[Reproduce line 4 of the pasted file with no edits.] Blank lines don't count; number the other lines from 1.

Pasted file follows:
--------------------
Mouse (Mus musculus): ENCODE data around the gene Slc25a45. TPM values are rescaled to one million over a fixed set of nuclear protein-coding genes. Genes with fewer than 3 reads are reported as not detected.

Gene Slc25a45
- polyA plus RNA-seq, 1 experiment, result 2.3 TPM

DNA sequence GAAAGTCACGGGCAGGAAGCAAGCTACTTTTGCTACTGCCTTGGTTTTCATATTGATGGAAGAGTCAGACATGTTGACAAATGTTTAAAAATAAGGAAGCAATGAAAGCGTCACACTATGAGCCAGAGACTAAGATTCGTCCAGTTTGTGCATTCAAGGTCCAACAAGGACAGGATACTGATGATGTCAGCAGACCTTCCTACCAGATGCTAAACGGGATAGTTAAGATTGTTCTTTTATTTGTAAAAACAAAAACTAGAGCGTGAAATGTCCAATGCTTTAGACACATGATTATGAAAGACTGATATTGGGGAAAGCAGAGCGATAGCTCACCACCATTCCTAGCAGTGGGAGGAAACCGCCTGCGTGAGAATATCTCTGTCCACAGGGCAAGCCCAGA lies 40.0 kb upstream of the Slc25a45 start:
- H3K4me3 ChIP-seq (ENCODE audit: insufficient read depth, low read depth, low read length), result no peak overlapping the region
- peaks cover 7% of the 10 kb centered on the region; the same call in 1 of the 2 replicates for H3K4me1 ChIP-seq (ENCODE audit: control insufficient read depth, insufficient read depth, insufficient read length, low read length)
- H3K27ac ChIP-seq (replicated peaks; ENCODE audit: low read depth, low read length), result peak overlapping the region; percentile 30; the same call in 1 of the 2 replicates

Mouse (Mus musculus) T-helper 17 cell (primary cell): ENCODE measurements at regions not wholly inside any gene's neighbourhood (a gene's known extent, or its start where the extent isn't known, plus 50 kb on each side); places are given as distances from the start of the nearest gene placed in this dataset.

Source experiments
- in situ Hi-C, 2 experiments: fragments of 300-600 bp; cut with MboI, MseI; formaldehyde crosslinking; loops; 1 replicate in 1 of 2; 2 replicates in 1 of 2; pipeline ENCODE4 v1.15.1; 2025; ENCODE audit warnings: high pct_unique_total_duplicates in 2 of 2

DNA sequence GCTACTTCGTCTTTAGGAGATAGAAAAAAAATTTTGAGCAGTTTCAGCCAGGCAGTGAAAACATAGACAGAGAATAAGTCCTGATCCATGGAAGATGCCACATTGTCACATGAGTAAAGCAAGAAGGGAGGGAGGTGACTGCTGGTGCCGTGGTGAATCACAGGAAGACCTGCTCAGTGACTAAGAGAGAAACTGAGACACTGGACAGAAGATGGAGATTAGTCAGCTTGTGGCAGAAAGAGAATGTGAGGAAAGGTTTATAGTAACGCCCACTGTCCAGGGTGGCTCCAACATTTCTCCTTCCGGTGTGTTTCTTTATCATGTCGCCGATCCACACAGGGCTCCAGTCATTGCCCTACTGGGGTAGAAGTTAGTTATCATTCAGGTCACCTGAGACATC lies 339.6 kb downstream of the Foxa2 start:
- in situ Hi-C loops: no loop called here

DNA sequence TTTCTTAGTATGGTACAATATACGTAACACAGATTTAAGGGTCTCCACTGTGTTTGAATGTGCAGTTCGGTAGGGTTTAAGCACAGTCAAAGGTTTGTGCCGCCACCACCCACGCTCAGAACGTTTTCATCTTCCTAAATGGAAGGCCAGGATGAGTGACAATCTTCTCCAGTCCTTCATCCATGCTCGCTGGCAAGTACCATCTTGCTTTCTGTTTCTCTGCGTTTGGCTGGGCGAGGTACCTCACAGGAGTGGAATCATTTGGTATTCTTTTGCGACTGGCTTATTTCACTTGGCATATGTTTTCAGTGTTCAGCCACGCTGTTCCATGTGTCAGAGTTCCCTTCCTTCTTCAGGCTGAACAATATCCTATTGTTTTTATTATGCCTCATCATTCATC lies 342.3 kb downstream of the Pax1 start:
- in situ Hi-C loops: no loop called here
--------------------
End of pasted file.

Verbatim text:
DNA sequence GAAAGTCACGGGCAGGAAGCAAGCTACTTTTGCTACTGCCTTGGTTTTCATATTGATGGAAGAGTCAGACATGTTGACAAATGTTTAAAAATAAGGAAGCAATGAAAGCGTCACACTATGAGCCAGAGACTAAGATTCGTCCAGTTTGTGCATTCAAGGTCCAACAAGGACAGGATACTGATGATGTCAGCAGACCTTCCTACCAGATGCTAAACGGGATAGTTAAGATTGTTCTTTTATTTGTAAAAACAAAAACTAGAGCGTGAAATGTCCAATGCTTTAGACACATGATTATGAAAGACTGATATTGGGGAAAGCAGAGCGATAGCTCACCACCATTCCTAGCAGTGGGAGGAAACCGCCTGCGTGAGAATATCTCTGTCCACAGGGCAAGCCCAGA lies 40.0 kb upstream of the Slc25a45 start: